December 11th, 2010

tardis

Whoniversaries 11 December: Zienia Merton, Daleks Master Plan #5, Scream of the Shalka #5

i) births and deaths

11 December 1945: birth of Zienia Merton, who played Ping-Cho in Marco Polo (1964) and the registrar in The Wedding of Sarah Jane Smith (2009), a 45-year gap between appearances in Who and its spinoffs which is unlikely to be repeated.

ii) broadcast and webcast anniversaries

11 December 1966: broadcast of "Counter Plot", fifth episode of the story we now call The Daleks' Master Plan. Sara, the Doctor and Steven are transported to Mira and menaced by the invisible natives before being captured by the Daleks.

11 December 2003: webcast of fifth episode of Scream of the Shalka. The Shalka activate the other sleeper communities and the end of the world draws nigh.
ni

The Strange Death of Tory Ulster

I've written obituaries for political parties here on previous occasions - for the Northern Ireland Women's Coalition, the Newtownabbey Ratepayers Association, and the southern Progressive Democrats. This week, to use a medical analogy, life support was turned off for the Northern Ireland branch of the Conservative Party, though it has not yet quite stopped breathing. From the Newsletter, Sam McBride reports and Alex Kane analyses last week's decision by the Conservative headquarters in London that the party will stand no candidates for the Assembly election next year, but will support the UUP; it may stand candidates for the local council elections on the same day, but they will be expected to work with the UUP once elected. (See also commentary from Ian Parsley and "Chekov".) It's really a best possible outcome for the UUP, which now has essentially unconditional support from the main party in the UK government without the hassle of having to deal with its local activists, and a worst possible outcome for the Northern Ireland Tories, who don't even have the rather minor satisfaction of a decent burial but are being let wither on the vine.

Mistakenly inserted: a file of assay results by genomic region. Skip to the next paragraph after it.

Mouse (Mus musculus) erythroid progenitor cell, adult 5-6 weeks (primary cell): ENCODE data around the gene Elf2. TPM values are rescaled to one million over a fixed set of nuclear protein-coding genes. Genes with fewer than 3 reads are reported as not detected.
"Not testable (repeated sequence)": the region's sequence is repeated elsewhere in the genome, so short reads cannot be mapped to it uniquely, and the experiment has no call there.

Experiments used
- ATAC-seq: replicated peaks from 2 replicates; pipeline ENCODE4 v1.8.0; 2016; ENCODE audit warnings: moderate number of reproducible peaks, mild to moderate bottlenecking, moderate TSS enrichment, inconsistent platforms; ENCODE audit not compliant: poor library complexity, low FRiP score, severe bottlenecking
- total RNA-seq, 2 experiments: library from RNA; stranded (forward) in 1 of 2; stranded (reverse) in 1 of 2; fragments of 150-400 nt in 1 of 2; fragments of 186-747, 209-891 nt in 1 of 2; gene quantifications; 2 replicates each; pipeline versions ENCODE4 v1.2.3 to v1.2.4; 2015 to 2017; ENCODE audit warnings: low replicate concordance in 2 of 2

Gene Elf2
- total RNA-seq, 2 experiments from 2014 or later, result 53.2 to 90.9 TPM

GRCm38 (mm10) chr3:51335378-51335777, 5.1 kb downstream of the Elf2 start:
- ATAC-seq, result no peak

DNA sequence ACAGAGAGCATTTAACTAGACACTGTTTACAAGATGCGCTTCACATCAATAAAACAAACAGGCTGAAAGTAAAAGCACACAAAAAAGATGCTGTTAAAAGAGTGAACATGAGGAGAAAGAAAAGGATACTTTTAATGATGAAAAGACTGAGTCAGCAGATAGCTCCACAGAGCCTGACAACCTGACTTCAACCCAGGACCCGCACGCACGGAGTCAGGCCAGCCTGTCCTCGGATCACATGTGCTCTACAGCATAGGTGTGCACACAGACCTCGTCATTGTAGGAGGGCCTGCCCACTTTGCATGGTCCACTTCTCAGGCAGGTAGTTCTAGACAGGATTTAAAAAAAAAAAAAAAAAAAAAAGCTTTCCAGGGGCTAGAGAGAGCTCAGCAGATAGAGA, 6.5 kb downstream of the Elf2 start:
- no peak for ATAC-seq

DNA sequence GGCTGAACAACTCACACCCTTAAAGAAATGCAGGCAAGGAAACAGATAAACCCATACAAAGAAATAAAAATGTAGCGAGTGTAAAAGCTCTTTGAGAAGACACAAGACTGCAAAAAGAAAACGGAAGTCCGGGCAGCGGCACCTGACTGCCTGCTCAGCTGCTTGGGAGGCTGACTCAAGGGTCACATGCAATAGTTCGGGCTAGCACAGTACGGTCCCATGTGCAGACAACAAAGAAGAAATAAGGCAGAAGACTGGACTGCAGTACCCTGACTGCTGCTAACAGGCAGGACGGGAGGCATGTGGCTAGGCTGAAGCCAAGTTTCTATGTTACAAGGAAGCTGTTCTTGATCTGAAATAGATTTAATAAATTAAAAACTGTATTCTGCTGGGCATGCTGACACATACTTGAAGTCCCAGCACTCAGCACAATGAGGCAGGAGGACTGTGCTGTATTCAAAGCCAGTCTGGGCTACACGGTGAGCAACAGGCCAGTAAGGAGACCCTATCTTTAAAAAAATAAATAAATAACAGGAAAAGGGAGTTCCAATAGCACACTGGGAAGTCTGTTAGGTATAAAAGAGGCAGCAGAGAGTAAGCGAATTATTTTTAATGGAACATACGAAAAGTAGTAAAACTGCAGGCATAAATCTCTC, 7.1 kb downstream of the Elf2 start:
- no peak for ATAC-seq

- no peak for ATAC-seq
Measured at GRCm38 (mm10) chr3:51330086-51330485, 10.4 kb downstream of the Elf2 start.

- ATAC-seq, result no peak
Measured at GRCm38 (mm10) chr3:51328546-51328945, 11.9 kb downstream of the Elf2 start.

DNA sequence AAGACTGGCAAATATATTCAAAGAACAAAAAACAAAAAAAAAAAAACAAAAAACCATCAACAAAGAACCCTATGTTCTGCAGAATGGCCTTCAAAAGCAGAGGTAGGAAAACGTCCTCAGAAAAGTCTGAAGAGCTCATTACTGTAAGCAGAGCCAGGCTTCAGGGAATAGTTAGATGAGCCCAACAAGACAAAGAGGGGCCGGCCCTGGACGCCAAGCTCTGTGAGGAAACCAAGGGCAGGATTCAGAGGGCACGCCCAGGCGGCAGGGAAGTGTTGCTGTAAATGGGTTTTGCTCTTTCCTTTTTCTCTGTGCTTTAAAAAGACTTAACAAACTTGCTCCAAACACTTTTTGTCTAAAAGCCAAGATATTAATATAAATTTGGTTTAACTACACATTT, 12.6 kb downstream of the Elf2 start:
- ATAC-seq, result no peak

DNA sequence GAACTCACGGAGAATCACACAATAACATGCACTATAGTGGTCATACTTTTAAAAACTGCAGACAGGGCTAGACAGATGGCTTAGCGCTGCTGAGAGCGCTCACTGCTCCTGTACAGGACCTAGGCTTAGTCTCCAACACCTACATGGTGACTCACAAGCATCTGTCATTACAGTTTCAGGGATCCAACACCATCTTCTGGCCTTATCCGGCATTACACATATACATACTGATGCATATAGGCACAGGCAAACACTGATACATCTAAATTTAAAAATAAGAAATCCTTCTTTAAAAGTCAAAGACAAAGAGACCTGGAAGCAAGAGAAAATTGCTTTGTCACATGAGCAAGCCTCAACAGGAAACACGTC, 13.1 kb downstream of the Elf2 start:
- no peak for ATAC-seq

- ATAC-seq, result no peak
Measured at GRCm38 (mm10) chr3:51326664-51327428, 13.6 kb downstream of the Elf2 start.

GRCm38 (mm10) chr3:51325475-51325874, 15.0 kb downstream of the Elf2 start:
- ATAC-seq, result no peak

As I've said frequently enough, I never saw any virtues in the integrationist project - the proposition that Northern Ireland should simply be treated the same way as Yorkshire by the UK's central government - let alone its 'equal citizenship' mutation - the proposition that the solution to Northern Ireland's problems would come if only the English political parties would organise and fight elections there. However, it is entirely right and fair that the latter proposition should be put to the test. I expected that it would fail that test, and I am not at all surprised that those who were most closely engaged with it have now reached the conclusion that it has indeed failed. They are of course blaming the fiendish UUP for stitching them up, and the spineless London Tories for rolling over to UUP demands, but the simple fact is that the voters never supported the project in sufficient numbers to make it viable, and so it was doomed.

Oddly enough I bumped into Tom Elliott, the new UUP leader, at a reception in Brussels on Thursday night, and congratulated him on doing in a few weeks what others had been trying to do for years, i.e. killing off the Northern Ireland Conservatives. He grinned modestly but appreciatively. His leadership has had a rocky start, with numerous high-profile defections, but this is a concrete achievement in clearing the undergrowth.